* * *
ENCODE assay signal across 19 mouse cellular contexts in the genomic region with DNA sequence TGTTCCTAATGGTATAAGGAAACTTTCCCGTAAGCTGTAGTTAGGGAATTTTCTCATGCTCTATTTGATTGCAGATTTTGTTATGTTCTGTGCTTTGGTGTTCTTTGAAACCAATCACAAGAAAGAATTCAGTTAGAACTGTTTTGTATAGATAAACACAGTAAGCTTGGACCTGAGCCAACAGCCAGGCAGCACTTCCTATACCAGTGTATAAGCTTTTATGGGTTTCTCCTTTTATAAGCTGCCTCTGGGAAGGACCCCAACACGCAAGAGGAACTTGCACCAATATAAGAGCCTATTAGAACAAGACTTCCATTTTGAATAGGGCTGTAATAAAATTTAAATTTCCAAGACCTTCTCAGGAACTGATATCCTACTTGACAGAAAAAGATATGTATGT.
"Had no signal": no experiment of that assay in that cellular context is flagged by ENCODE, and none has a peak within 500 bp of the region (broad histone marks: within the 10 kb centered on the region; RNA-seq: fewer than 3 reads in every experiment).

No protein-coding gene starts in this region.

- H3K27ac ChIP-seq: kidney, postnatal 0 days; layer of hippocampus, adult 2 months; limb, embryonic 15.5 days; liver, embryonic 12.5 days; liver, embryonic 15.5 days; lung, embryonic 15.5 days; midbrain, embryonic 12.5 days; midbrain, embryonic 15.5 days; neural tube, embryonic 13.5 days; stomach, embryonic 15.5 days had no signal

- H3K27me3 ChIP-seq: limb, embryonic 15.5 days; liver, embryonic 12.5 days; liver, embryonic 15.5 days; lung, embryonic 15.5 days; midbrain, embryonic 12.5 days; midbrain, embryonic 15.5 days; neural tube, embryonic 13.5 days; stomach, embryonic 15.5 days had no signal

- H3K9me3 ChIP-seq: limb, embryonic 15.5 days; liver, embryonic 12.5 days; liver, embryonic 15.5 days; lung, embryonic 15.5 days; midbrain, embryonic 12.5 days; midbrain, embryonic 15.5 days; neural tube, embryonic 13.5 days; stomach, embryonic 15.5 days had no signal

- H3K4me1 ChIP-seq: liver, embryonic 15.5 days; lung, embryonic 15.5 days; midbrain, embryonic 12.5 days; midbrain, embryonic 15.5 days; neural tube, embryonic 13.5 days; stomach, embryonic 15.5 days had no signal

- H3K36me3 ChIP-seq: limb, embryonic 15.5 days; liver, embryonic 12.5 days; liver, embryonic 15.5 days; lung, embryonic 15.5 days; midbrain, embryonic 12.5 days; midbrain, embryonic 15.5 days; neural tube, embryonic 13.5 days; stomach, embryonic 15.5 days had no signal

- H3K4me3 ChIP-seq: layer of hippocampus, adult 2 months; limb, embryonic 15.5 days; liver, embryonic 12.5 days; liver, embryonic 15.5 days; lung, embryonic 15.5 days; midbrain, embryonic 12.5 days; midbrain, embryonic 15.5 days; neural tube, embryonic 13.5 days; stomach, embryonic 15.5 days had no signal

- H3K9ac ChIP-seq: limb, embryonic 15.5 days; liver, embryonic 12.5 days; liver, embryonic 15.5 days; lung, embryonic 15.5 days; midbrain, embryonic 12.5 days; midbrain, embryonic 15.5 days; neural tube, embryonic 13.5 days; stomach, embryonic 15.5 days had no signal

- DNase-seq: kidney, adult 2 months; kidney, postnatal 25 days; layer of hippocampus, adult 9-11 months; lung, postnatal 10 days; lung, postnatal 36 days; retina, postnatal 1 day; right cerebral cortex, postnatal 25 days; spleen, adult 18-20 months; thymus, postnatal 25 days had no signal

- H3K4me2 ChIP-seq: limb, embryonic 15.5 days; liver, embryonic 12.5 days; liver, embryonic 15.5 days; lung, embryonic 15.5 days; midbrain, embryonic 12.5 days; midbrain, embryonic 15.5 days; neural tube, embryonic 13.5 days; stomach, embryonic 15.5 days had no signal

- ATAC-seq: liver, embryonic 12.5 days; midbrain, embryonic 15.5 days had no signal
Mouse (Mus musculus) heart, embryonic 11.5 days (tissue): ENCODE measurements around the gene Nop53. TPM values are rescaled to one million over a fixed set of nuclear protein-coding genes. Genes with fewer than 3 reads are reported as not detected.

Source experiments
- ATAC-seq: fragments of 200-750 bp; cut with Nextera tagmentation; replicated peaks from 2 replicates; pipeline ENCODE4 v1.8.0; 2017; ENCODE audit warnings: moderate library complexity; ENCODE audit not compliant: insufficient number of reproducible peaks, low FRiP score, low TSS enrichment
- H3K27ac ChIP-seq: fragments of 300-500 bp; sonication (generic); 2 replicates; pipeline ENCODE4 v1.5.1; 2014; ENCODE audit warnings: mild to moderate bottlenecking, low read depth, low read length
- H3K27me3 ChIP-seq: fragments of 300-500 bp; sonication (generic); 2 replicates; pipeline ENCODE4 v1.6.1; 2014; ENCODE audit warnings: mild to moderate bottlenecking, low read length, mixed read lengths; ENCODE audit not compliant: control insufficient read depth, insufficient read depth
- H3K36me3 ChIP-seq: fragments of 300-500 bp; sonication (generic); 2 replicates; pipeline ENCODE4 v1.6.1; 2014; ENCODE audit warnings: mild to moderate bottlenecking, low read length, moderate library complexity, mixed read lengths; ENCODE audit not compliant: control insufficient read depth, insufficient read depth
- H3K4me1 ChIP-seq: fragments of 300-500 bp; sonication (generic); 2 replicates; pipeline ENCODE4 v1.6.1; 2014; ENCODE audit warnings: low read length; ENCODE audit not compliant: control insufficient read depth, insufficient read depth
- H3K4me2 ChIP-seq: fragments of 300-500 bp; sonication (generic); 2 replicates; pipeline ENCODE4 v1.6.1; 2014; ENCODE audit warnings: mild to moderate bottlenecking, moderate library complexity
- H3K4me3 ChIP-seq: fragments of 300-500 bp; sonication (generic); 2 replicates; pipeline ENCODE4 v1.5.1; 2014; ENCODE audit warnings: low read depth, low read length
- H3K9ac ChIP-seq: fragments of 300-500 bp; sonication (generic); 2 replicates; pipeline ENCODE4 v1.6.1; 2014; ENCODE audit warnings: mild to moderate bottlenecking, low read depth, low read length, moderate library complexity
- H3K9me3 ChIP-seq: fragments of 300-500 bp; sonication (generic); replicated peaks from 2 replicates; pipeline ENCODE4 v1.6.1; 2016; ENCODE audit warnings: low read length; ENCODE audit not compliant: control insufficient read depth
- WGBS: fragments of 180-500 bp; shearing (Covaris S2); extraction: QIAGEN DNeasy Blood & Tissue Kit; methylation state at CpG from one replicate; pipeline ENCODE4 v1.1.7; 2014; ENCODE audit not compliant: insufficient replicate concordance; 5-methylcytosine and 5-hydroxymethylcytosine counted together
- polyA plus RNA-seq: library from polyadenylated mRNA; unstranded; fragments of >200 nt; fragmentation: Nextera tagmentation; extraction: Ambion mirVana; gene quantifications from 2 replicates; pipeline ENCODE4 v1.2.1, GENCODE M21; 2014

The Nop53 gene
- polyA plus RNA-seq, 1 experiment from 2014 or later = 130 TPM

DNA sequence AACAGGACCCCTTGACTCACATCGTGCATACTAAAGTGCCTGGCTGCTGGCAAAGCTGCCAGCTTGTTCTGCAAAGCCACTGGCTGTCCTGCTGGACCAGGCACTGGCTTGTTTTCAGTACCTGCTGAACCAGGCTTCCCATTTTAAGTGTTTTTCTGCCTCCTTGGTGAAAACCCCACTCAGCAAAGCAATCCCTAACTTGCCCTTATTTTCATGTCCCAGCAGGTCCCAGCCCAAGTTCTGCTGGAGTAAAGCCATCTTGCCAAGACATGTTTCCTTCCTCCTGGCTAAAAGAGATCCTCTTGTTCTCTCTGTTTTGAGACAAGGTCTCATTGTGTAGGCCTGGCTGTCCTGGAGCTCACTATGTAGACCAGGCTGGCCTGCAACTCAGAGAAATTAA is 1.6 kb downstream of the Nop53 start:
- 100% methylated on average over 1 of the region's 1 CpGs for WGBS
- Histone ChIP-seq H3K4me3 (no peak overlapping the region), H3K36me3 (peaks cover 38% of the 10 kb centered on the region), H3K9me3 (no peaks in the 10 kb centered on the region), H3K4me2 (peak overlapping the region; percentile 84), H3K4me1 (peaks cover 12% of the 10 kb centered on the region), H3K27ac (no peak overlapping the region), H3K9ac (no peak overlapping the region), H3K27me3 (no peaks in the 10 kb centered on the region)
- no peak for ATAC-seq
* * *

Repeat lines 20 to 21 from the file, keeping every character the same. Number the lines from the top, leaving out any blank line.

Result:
- H3K4me1 ChIP-seq: fragments of 300-500 bp; sonication (generic); 2 replicates; pipeline ENCODE4 v1.6.1; 2014; ENCODE audit warnings: low read length; ENCODE audit not compliant: control insufficient read depth, insufficient read depth
- H3K4me2 ChIP-seq: fragments of 300-500 bp; sonication (generic); 2 replicates; pipeline ENCODE4 v1.6.1; 2014; ENCODE audit warnings: mild to moderate bottlenecking, moderate library complexity